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Subscribe to this list via RSS Blog posts tagged in practice

Posted by on in Studies Blogs
The Role of Theory in Magic

This is part 1 of a 2 part series about theory and practice in magic. I've started with theory, because in my opinion the word theory is not accurately used by the majority of people including it in their writing. The word theory is one that has become conflated with a variety of meanings and associations. I'd argue that how theory is often used, in Paganism and in general, isn't really in line with the meaning of the word as it applies to the scientific method. In other words, a person chooses to use the word theory but how s/he uses it has less to do with the scientific method and more to do with cultivating a certain image associated with the word. If theory is used in context to the scientific method then the theory is a 'proven' hypothesis which has been tested and replicated by multiple people, all who have gotten the same results. The theory is valid as long as the same result is replicated each time, but becomes disproven if the result isn't replicated. In that context, theory is actually a part of practice and is used to demonstrate what a person understands about practice, but also is used to test that practice.

How the word theory seems to be applied, when people use it, is more along the lines of providing a generalizing statement about a topic. Said statement is speculative and nothing is really proven. The word theory becomes a kind of paper shield. It looks impressive so we use it to make what we discuss seem impressive. Used in this way the word theory seems to be used in the classic Aristotelian sense of the word, where no doing, no practice occurs beyond the formulation and expression of the theory. In contrast there is practice (which I'll cover in my next post), which involves doing, an essential activity to really experiencing anything life.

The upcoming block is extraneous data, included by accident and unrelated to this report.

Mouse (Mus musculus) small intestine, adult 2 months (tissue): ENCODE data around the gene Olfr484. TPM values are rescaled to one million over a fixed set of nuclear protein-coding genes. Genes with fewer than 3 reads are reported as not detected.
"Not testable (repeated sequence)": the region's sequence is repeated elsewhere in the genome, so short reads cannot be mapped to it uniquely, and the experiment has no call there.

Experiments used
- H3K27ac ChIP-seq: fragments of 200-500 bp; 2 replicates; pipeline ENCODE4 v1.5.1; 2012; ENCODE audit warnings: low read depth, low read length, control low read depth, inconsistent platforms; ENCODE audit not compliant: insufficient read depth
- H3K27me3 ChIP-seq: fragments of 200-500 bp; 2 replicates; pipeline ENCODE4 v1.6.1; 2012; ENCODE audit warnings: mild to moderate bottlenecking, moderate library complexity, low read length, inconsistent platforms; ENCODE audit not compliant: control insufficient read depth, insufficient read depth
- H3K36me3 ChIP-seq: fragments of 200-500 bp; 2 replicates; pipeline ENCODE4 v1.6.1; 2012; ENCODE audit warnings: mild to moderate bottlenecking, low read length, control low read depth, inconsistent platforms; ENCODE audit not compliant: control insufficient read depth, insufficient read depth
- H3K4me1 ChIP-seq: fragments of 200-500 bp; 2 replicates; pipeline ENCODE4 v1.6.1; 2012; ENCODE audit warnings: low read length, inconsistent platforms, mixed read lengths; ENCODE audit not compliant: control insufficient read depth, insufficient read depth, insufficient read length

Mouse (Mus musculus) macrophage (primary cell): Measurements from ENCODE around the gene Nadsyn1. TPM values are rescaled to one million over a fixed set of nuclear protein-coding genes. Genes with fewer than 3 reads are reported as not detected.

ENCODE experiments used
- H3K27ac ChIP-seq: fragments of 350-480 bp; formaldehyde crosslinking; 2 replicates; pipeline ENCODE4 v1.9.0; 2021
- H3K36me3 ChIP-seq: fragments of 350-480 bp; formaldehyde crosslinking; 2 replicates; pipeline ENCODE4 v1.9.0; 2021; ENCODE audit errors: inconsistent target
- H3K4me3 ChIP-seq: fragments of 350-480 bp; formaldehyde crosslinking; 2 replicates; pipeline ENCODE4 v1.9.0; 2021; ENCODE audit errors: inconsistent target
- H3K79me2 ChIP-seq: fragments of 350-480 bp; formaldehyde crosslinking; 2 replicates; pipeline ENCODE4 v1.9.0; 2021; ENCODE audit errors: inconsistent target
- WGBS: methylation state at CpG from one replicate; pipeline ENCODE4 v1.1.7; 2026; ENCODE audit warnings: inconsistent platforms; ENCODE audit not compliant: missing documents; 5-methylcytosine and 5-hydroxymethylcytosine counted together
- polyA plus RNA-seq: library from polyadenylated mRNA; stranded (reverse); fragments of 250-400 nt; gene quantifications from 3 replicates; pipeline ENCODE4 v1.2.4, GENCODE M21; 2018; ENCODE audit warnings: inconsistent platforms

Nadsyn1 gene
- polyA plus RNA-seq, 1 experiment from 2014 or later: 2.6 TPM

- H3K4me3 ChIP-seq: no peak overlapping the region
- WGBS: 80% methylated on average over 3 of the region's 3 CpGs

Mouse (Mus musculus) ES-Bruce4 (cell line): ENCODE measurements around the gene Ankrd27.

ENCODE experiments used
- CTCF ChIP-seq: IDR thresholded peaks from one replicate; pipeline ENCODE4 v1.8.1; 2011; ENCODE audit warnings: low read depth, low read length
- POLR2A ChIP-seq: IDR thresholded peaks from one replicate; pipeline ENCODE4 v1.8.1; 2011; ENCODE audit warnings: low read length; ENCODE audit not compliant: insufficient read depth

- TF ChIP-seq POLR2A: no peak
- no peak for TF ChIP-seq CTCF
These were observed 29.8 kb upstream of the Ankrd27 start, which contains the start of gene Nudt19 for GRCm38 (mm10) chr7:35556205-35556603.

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Recent Comments - Show all comments
  • Stephanie Rodriguez
    Stephanie Rodriguez says #
    Thank you, Taylor for this effort to steer the general conversation back toward meaningful discourse and away from spiteful argume
  • Taylor Ellwood
    Taylor Ellwood says #
    Hello Stephanie, Thank you for the kind comment. Theory is fairly loaded word, which is one of the reasons I wanted to unpack it

What does a Jungian Pagan spiritual practice look like?  So far, on this blog, my writing has been highly abstract.  I'd like to get does to the practical side of things now.

A Jungian spiritual practice may take many forms.  What all of these forms have in common is that they bring together the rational conscious mind with the non-rational unconscious mind.  Dreamwork, for example, is not just dreaming, but upon waking, analyzing the dream and integrating the unconscious contents into one's conscious life. 

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Recent Comments - Show all comments
  • Amarfa
    Amarfa says #
    I'll have to find my other resources. I wonder if it was one of Aidan Kelly's books that I found it in. I also have somewhere a